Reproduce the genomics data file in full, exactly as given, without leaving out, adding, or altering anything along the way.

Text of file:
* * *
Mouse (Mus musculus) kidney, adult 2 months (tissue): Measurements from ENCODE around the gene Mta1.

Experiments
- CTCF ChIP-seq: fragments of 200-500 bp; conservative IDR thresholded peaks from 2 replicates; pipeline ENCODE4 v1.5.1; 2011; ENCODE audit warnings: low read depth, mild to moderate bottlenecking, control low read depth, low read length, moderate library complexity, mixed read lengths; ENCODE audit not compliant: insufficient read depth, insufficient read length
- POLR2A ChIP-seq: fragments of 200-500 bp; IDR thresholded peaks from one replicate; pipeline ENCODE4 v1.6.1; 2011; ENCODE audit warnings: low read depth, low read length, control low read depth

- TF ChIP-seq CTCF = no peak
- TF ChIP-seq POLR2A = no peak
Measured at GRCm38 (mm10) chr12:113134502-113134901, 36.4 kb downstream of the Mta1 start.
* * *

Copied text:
Mouse (Mus musculus) kidney, adult 2 months (tissue): Measurements from ENCODE around the gene Mta1.

Experiments
- CTCF ChIP-seq: fragments of 200-500 bp; conservative IDR thresholded peaks from 2 replicates; pipeline ENCODE4 v1.5.1; 2011; ENCODE audit warnings: low read depth, mild to moderate bottlenecking, control low read depth, low read length, moderate library complexity, mixed read lengths; ENCODE audit not compliant: insufficient read depth, insufficient read length
- POLR2A ChIP-seq: fragments of 200-500 bp; IDR thresholded peaks from one replicate; pipeline ENCODE4 v1.6.1; 2011; ENCODE audit warnings: low read depth, low read length, control low read depth

- TF ChIP-seq CTCF = no peak
- TF ChIP-seq POLR2A = no peak
Measured at GRCm38 (mm10) chr12:113134502-113134901, 36.4 kb downstream of the Mta1 start.